Through bold moves like the launch of its standalone HBO online service HBO Now and significant changes at Turner, Time Warner pushed its stock price above the Fox offer, ending that year at $85.42 per share.
The stock continued to grow in the early part of 2015, but slid again in August after The Walt Disney Co. lost about 3 million subscribers. The Disney losses touched off cord-cutting fears for some investors and sent the sector as a whole into a downward spiral.
TOO BIG TO BUY?
With the latest declines, investors are looking for another bold move and the easiest one to make is a breakup.
Wells Fargo media analyst Marci Ryvicker did a sum-of-the-parts valuation of Time Warner that showed potential take-out values for the company ranging from $71.63 to $105.16 per share, but she couched that data with a heavy dose of skepticism. Ryvicker couldn’t see any company in the programming space that was large enough to swallow Time Warner whole. 21st Century Fox, which tried and failed in 2014 to take over the company, is trading at $26.49 per share — about 1.5 times lower than Time Warner at $71.70.
While premium channel HBO and the Turner Broadcasting System cable networks are obviously valuable assets, Ryvicker didn’t see them as having any more value as separate or spun-off entities.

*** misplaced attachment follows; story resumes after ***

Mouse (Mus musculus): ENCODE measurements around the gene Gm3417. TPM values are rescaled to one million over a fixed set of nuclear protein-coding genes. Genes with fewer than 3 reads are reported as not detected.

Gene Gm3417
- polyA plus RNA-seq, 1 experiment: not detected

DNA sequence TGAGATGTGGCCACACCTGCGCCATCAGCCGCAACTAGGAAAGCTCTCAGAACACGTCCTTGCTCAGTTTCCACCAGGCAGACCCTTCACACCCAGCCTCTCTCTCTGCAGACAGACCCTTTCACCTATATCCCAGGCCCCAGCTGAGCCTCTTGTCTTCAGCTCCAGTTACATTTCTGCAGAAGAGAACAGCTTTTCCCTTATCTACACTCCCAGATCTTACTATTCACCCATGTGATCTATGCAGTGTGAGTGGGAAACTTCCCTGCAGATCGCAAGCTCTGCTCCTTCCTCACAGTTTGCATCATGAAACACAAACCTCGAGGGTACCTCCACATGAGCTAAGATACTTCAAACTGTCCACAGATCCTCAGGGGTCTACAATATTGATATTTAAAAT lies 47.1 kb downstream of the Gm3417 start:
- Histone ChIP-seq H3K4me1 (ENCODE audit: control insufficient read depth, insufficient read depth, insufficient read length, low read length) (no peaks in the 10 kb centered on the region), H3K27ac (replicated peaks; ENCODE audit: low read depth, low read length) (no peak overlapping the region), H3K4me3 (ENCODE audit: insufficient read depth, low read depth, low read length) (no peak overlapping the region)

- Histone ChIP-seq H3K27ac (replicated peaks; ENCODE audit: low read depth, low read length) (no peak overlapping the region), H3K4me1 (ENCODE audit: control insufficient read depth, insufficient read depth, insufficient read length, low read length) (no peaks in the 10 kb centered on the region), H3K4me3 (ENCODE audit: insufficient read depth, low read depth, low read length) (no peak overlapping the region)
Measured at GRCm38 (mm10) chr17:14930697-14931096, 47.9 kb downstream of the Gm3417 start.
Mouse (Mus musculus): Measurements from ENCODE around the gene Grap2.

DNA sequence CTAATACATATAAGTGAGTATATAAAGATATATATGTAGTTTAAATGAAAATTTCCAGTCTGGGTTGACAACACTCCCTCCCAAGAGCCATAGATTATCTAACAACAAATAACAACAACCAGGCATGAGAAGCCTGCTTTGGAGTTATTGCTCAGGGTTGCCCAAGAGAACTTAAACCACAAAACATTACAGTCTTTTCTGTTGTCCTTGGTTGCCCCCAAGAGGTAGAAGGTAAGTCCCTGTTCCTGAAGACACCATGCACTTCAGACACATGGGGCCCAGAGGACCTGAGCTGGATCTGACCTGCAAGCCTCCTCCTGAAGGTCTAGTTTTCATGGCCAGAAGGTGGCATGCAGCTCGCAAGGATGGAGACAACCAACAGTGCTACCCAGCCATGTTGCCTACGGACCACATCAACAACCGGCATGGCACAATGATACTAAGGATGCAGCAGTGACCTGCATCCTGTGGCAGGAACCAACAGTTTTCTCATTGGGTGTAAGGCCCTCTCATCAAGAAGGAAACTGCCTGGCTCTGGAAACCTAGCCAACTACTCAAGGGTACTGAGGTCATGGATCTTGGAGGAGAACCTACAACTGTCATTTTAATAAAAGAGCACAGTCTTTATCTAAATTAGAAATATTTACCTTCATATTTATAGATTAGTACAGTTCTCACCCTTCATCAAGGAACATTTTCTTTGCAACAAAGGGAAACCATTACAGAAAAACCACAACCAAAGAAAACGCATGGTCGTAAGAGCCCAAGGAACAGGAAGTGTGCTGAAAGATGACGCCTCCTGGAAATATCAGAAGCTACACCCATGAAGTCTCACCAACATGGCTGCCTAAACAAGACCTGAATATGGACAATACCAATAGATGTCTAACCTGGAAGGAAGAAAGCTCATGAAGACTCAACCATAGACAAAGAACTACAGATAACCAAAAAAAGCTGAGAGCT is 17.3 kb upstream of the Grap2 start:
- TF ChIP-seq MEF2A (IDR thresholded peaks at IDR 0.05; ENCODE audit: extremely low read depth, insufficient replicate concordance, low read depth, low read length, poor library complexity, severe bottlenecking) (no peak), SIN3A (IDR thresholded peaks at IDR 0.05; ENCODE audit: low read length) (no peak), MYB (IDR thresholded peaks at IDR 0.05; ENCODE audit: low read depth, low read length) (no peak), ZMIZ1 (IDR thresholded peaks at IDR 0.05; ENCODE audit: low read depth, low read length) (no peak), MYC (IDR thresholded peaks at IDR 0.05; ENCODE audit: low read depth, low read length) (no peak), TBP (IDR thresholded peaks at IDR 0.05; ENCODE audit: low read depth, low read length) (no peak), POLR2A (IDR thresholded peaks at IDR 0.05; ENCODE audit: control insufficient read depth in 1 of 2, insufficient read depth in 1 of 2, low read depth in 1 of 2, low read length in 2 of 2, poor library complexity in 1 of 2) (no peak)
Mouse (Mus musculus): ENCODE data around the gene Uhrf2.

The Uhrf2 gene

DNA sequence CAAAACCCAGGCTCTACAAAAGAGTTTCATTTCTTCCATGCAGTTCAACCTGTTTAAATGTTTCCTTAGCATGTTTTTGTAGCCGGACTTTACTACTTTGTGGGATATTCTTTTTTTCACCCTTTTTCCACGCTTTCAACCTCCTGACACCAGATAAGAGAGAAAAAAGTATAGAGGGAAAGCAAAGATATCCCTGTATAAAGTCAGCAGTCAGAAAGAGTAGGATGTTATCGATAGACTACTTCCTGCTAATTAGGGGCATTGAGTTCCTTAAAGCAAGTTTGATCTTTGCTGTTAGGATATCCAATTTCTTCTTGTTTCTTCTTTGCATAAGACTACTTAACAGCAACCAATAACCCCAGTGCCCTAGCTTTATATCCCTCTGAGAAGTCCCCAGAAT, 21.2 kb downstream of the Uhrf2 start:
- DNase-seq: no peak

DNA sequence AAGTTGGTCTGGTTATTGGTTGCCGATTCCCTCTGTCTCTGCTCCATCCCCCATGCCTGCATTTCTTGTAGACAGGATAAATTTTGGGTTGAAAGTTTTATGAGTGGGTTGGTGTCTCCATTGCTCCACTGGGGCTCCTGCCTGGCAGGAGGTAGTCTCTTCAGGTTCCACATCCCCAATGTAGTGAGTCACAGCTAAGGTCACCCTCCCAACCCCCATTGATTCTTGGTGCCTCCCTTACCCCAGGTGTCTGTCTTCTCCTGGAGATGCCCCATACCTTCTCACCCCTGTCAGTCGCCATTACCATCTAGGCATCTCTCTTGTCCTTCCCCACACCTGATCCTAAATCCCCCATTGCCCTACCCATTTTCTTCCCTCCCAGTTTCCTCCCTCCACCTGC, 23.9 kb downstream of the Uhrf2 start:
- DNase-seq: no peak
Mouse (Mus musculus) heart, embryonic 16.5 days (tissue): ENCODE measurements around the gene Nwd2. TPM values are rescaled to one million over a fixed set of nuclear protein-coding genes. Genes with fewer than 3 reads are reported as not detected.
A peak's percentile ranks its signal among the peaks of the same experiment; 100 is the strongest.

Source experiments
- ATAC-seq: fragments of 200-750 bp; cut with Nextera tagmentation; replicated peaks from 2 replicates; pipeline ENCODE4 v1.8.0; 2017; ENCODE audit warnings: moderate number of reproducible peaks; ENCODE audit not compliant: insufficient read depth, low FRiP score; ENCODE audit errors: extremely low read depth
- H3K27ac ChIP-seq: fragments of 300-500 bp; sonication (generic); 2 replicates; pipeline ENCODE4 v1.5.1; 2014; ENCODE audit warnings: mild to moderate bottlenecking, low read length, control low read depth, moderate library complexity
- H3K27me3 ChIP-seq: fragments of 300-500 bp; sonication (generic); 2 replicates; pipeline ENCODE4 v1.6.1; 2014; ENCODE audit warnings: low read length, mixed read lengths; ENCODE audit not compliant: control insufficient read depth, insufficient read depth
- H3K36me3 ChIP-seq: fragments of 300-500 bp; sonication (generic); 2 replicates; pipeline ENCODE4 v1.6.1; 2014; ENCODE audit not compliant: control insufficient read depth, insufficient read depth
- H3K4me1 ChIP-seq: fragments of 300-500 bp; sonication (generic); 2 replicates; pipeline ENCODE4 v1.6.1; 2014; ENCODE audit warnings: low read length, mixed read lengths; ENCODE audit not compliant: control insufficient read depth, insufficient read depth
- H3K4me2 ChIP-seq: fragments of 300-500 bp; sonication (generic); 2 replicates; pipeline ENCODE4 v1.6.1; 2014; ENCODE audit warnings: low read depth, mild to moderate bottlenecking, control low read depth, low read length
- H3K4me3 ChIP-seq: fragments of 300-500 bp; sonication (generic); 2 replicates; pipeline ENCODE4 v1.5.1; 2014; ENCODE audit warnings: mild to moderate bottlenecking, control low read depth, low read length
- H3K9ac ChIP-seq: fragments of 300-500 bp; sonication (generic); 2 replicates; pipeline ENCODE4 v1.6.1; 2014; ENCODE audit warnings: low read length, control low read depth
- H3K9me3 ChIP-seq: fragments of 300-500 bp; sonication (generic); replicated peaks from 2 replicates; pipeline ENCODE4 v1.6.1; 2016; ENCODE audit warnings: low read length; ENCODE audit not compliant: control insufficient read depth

“A sum of the parts is always just math, and to be frank, our math doesn’t matter,” Ryvicker wrote in her January report.
Credit Suisse media analyst Omar Sheikh took it a step further last week, releasing a detailed report mapping out three potential strategies for Time Warner: spinning off HBO, Turner and the Warner Bros. movie studio as three separate entities; spinning off just HBO; and spinning off just Turner.
One of the biggest barriers to any of the spin scenarios is that they would trigger between $10 billion to $11 billion in redemption penalties to certain bondholders, according to Sheikh. Add in the loss of synergies and scale economies inherent in separating the business, and Sheikh estimated that the value range of a Time Warner breakup is just $79 to $89 per share.
Bottom line: Time Warner is worth more together than apart, according to Sheikh.